Lots of Pros

I had a real “a-ha!” moment a few months ago when a couple, seemingly disparate favorites of mine, coincided.  A real peanut-butter, chocolate moment and who couldn’t use more of those?

 

First, a very quick push for yogurt and specifically the probiotics found in yogurt–magical healing properties and delicious.  I bore my own children to tears.  Needless to say acquiring a rather large batch of lids from Stonyfield smoothies is not hard for me to do.  If you are, inexplicably, not inclined toward yogurt drinks most (individual) juice and sports water lids  are approximately the same size.

 

Second, Webber’s Jumbo Articulation Drill Book on CD is a staple in most speech rooms, and it should be.  I love that it’s organized with pictures, then word lists plus phrases and sentences.  Although, I must say, if I were to simply drill kids with these sheets on a regular basis I’d be ready for the loony bin.  My patience with boring is not so good.  I have decks of articulation cards for the more popular sounds, but Webber fills in the holes for me and I like to use the little pics for crafts/games.

 

So, here we go:

 

Materials:

 

Stoneyfield smoothie or juice lids (about a dozen, cleaned)

 

Webber’s Jumbo Articulation Drill Book on CD

 

To Assemble:

 

Find your target sound in the picture format in Webber’s.  You will want four pages of targets.  When you go to print, select “4 pages” under “Pages to print” in the Zoom section or paper save section of the print box when it shows up.  This means that you will have all four pages print on one regular sized sheet of paper.  Cut out the pictures you want, being sure not to cut them too small.

 

Without using any adhesive, stick the square, paper picture on the inside of the lid.  The little screw top ridges will hold it in place.

 

To Play:

 

Now you’re ready for all sorts of creative games!  Here are a few examples:

 

1.  Designate one picture as the “treasure” or put a star sticker or picture under one lid.  Turn all the lids upside down and mix them up.  Have the child pick a lid and say the target a few times.  When they find the special lid, you can give them a silly direction (“do three jumping jacks” or “tell me your best joke”) or, if you’re brave, let them give you one.

 

2.  How are you with sleight of hand?  I have this vision of showing the underside of 3-4 lids, telling them to watch closely for a designated picture, flipping them over and dramatically switching them around.  Ask the child where the designated target is.  Of course, they need to label whatever is turned over as you go.

 

3.  Add points to the pictures and add them up as they flip the lids.  Set a target for how many points they are trying to achieve.

 

4.  Of course, you can put doubles of pics under the lids and play “memory”.

 

5.  Use in conjunction with bingo boards and use lid flipping as a way to determine “bingo” selections (and you can use a Webber sheet as a bingo board–how quick is that?)

 

Because the pictures are simply placed inside the lids, it’s quick and easy to switch them out even during a game.  For example, maybe you are using the lids more for drill.  Start with 10-12 targets.  You can have the child guess at what might be under the lid.  When they flip it over and say what it is you can remove the picture and replace it with another (if they produced it correctly) or leave it if you feel it warrants another attempt in the array.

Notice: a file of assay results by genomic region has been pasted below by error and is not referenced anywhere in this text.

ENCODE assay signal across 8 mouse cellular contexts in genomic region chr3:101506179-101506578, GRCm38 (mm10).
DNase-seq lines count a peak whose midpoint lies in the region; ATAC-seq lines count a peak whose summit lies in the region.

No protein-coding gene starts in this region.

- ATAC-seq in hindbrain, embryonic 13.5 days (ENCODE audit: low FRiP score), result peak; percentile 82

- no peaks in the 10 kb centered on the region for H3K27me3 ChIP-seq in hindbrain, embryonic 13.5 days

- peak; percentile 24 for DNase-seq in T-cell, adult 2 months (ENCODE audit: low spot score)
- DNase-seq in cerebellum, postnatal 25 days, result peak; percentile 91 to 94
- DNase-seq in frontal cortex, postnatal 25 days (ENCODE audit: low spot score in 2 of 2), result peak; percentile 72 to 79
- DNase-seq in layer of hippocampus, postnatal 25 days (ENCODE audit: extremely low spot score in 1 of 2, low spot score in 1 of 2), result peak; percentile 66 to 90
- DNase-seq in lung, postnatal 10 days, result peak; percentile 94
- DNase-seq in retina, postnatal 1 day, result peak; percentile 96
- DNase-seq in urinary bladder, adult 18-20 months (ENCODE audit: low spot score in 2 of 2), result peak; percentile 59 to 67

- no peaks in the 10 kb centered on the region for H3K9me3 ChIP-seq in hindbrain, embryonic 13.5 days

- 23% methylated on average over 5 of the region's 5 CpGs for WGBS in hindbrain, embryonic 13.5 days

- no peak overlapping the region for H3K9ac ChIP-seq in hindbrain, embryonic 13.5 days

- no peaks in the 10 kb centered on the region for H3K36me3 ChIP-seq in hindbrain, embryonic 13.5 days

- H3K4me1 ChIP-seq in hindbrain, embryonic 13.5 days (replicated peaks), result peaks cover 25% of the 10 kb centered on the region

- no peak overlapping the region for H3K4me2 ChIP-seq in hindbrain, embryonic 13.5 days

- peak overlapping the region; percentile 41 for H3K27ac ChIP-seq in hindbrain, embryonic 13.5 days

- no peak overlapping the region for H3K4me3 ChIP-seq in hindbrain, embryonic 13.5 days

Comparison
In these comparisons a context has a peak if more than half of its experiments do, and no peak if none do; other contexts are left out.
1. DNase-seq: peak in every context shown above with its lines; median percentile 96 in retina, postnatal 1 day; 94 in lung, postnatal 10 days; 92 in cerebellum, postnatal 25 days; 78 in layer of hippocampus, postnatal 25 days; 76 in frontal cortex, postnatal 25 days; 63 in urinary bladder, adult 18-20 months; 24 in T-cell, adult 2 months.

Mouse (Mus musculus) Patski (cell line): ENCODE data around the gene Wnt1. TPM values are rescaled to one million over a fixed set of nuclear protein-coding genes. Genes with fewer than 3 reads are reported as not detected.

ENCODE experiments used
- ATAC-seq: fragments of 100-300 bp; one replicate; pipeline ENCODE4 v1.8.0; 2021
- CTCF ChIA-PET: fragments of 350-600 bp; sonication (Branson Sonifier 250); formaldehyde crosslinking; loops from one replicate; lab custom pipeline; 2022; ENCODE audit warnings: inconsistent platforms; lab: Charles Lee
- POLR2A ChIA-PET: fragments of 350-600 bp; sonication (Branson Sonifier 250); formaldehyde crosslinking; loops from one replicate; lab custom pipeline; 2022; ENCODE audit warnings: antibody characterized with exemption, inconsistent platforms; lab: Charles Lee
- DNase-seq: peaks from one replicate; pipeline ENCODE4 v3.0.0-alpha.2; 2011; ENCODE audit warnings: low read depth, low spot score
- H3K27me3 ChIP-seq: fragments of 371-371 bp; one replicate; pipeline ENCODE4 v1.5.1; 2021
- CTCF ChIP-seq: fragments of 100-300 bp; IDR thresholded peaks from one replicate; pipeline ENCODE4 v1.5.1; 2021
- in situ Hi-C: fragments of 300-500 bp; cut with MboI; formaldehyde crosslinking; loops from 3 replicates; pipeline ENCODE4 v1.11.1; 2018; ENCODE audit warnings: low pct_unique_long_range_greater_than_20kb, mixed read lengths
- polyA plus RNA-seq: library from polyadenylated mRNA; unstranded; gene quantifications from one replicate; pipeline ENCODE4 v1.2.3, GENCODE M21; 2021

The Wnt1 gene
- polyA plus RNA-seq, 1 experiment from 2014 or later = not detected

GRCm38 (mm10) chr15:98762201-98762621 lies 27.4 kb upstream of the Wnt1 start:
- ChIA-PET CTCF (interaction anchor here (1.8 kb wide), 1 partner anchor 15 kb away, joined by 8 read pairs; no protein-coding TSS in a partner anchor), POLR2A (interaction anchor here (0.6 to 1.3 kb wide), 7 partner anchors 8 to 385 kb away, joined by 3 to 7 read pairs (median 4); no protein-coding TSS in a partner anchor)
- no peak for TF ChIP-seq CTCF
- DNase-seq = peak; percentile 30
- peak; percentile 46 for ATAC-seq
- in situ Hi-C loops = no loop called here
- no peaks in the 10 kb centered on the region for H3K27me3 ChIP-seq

I have another exciting activity for these up my sleeve that I’ll share on Thursday.  In the meantime, don’t keep a lid on these ideas.  Take a moment to comment or tweet! 

 

 

 


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Comments

  1. Michelle Farley says

    I was so excited to get this post in my email this morning! I’m a senior undergrad in CSD, working as a pharmacy technician until I begin grad school in August. I recently started saving lots of the medication lids we throw away every day to repurpose for use in therapy. Thanks for the great ideas!

  2. Carol says

    I have done the same sort of thing with the millions of milk bottle caps I accumulated (We have a milk man who brings milk in glass bottles!). I made a “cap launcher” by cutting off the top of a balloon and duct taping the balloon onto a short tube (I used part of a tennis ball can). Place the bottle cap with artic pic inside the tube, pull back on the neck of the balloon and it will launch your cap toward a target ( garbage can, monster mouth, basketball hoop). I store the caps in more tennis ball cans to keep everything neat and easy to find.

  3. Carol Rickey says

    You can do the same with Snapple lids or any of the metal lids and print your pix on magnetic paper. I roughed up my lids with a little bit of sanding and then used a funky green spray paint to cover the outsides. I used magnet backed paper (you can purchase it at WalMart for approx. $6 – Avery makes it) and I’m lucky enough to have Boardmaker so I picked the pix I wanted and sized them according to the lids and put them in circle shapes so I could cut them out more easily. With the Boardmaker pix you can do verbs, nouns, adjectives, etc. and hit those language goals too!

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